Thursday, 18 March 2010
Hands, knees and boomps-a-daisy . . .
Barry is the Fire Master in our house. I can light a fire – I can even keep it going but his method is infinitely superior, naturally. He settles to the stove with a will – cleaning and polishing the glass (which isn't actually glass but ceramic) with newspaper, scouring pad and a solution of water and washing-up liquid. The fire is carefully laid – scrunched-up paper, kindling, coal and finally, when the monster is roaring, logs. I lay it exactly the same way but my efforts are not rewarded with the resplendent dancing flames which Barry achieves. My fires sulk! He cares for it as tenderly as for an infant, checking on its progress throughout its burning life. Woe betide me if he goes out leaving me in charge and the furnace expires.
Barry sits down for fire-lighting duty. He has a nifty little lightweight folding three-legged seat called a 'Walkstool' and I have one too. We bought them so that we could take them out to sit and watch and photograph the wildlife in the forest. They're made by a Swedish company and we have been very pleased with them.
Yesterday evening, while sitting on this handy stool feeding wood into the maws of a greedy fire, he suddenly found himself on the floor. The seat had collapsed! One of the legs had come adrift – the metal holding the legs together had sheared dumping him unceremoniously and extremely painfully on the deck. Barry has wonky legs – too many sports injuries through the years have left him frequently hobbling, often wallowing like a ship in a storm, and so he spends many hours exercising to build up muscles to support his less than brilliant joints. Unfortunately his legs were at an awkward angle as he fell and took the brunt of his fall. Gus thought he was playing and tried to join in, the rest of the dogs looked anxious lest they should be blamed for his misfortune and the cats, as is their wont, made themselves scarce. It is fortunate that he fell backwards and not forwards onto the cast iron stove.
After a few moments, during which mentally I ran through emergency drills, the pain became less severe and he struggled to his feet. Disbelievingly we examined the stool and he emailed the company to report the incident. They replied very promptly, offering profuse apologies and a replacement. The rest of the evening passed without incident, Barry relying on a walking stick to limp around the house. He has strong pain-killers in reserve for occasions when the pain in his legs becomes too great and so took one and we repaired to bed. He passed a very restless, agonizing night, unable to find a comfortable position and decided this morning that perhaps he should try to acquire some crutches to make walking easier.
He phoned the doctor's surgery to inquire about crutches and was told brusquely by the receptionist that they didn't have them there and he'd have to hire them. Politely, he asked if he should see a doctor in order to check the damage to his legs, and was passed on to a nurse who told him to go to the hospital A and E (Accident and Emergency) department. Now, no-one goes to A&E if they can avoid it because unless there's a limb hanging off or breathing has ceased a long wait of several hours ensues. It is increasingly the case that patients are referred to hospital where once upon a time matters would have been dealt with at the local surgery. Eventually, he was reluctantly offered an appointment for late morning. It is unfortunate, though not uncommon, that the first contact with one's General Practitioner is routed through reception staff who sometimes seem unwilling to expose their doctors to the public and can be quite intransigent. It transpired that Barry had damaged his cruciate ligament and might have cracked a bone. The doctor Barry saw was an Army medic so they exchanged a few khaki yarns and Barry discovered that he didn't need to go to a hospital for an x-ray – a local health clinic had the required facilities.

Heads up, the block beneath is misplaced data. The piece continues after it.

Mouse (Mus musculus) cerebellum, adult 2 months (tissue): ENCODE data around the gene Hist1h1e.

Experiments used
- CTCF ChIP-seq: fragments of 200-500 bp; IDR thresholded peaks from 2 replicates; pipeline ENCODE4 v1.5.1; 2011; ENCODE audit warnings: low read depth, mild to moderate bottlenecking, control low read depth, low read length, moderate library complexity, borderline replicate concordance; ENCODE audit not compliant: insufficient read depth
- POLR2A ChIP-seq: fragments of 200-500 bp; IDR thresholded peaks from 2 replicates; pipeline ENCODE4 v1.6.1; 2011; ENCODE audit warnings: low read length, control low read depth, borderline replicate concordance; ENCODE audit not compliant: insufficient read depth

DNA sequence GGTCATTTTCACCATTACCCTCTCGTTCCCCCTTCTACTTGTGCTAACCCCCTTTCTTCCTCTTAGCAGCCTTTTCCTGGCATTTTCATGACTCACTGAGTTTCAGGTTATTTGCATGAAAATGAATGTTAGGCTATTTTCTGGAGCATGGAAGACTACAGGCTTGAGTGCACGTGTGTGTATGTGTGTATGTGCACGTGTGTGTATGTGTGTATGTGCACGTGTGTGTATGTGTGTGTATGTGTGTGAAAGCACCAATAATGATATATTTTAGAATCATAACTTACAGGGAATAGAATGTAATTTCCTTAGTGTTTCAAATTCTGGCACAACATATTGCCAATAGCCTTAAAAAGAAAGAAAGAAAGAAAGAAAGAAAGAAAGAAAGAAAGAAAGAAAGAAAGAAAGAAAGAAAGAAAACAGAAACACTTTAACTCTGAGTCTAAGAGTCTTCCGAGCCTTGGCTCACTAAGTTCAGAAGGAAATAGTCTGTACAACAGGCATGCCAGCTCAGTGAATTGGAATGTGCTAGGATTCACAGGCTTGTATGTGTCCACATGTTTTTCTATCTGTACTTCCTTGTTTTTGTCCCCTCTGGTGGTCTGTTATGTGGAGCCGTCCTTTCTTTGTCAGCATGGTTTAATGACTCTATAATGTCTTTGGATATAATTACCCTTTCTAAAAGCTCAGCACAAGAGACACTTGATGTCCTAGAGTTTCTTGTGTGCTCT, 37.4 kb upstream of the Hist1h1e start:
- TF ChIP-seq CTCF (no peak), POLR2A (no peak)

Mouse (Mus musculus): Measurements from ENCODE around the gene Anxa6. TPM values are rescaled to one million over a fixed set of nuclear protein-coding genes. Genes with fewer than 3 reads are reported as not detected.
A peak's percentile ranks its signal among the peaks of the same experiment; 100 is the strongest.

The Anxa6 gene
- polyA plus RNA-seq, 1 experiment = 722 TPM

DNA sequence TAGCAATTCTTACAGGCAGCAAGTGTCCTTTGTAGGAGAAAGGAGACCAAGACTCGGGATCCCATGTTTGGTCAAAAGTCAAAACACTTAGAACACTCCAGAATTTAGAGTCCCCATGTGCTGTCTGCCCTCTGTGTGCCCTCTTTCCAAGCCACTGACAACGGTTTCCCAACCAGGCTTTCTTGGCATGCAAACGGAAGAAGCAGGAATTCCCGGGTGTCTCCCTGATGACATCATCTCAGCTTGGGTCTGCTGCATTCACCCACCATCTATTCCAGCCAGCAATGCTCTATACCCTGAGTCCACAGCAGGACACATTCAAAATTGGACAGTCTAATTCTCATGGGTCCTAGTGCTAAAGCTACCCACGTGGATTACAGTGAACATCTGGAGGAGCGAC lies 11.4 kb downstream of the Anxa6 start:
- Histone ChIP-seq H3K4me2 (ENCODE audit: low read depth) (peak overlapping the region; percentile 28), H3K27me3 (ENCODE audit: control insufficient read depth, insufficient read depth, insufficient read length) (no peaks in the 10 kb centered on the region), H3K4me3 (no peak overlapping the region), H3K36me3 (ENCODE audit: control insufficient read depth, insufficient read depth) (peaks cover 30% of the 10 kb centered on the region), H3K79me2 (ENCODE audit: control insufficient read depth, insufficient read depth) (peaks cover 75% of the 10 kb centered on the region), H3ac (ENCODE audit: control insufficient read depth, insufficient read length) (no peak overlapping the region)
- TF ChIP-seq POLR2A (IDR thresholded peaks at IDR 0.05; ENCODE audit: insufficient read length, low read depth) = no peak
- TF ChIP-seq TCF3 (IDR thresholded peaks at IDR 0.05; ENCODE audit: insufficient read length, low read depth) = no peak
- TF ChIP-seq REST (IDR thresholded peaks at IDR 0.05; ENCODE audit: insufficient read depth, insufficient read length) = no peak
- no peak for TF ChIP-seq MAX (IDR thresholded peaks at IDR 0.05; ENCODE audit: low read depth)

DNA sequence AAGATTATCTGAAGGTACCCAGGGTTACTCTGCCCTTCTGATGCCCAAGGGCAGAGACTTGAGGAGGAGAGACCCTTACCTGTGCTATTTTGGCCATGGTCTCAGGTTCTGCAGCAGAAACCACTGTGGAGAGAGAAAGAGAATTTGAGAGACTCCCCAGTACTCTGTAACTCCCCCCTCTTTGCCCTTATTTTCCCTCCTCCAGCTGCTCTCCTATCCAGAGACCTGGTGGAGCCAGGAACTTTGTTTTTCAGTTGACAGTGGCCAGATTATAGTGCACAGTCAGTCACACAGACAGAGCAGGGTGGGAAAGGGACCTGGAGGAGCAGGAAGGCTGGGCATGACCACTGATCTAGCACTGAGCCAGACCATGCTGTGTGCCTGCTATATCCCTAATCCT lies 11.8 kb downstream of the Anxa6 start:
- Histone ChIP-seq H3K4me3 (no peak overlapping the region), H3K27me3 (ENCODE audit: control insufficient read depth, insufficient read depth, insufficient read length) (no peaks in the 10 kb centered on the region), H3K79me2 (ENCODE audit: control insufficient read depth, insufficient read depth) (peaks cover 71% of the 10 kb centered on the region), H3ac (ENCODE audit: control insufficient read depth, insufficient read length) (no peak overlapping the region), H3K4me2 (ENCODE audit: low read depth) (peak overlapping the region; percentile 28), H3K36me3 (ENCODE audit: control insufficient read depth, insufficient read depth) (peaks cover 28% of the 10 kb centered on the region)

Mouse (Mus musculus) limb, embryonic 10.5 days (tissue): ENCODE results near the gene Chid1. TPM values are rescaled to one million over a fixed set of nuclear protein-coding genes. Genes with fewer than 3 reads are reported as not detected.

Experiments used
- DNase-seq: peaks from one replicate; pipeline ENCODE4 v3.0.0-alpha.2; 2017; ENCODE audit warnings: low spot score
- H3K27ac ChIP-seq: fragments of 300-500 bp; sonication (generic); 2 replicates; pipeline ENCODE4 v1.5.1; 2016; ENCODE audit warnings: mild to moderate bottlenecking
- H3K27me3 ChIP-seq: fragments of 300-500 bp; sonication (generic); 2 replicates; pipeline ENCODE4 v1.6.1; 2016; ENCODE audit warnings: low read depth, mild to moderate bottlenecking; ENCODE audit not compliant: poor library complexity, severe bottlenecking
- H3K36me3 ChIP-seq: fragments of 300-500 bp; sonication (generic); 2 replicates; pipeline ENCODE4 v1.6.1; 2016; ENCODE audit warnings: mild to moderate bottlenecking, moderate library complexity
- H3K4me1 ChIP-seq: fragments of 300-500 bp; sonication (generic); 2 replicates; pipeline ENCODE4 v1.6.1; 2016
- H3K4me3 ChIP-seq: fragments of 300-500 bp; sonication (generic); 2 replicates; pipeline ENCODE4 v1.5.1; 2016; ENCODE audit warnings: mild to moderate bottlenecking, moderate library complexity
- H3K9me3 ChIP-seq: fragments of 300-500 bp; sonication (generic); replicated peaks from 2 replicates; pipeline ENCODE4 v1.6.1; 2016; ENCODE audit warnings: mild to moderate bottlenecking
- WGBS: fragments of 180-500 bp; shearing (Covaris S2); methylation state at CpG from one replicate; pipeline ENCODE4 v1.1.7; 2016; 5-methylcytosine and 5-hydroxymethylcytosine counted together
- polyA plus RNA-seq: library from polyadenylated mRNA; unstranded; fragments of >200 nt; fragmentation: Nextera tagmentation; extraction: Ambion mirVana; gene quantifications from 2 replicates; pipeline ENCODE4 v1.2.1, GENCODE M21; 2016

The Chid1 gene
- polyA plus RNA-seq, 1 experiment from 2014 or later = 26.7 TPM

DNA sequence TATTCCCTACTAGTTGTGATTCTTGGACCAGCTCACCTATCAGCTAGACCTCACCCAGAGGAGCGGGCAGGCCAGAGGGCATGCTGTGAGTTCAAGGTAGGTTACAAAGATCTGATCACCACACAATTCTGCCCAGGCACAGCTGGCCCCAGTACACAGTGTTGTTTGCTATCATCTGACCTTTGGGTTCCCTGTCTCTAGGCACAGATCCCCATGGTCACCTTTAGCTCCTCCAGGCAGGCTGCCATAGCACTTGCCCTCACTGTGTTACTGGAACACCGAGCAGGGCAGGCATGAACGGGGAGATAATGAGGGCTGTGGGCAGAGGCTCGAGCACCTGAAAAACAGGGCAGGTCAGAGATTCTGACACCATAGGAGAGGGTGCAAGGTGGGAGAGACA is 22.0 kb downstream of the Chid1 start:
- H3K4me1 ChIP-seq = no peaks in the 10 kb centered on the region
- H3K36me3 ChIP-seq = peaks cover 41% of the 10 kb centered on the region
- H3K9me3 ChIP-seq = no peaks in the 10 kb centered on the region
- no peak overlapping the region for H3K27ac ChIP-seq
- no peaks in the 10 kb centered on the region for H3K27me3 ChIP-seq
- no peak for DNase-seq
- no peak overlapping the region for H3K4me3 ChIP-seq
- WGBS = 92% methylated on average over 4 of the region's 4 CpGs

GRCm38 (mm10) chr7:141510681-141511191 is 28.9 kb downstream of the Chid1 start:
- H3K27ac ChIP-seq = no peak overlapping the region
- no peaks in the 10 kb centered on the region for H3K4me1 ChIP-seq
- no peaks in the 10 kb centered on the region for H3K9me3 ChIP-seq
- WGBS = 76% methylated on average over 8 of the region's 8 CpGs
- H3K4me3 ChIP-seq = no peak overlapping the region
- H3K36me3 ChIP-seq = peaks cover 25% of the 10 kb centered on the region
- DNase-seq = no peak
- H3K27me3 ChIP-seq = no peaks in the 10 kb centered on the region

This afternoon he went to have his legs x-rayed. The information will be relayed to our local surgery electronically and the results phoned through to Barry once the doctor has seen them. The radiographer said, 'Your knees are ruined, aren't they? There's no cartilage left in the left knee – bone is grinding on bone.' Barry nodded – he only had one cartilage in that knee anyway, one having been removed in his twenties.
'You must be in a lot of pain,' said the radiographer chattily.
Barry agreed that sometimes the pain was worse than others.
'You must be very brave,' concluded the radiographer. This came as news to Barry. He doesn't think he's brave – he just gets on with life (Oh, my hero!)
The upshot of all this is that he didn't get any crutches but received heavy hints that maybe it was time he had some new knees. Much as he is anxious to avoid the surgeon's knife the prospect of pain-free legs is tempting. The longer he delays invasive treatment the greater the chance of improved surgical techniques. So, very soon he'll be visiting the consultant at Windsor Knee Clinic to discover what's new in knees this year! He last saw him two years ago when he was advised to stop running immediately – and seriously, he is brave because he loved cross-country running and still really misses it.
However, Barry is philosophical and an optimist. He is strong and healthy (apart from his wonky legs!) and has a large and loving family, many interests and an inquiring mind. Life is never dull with him!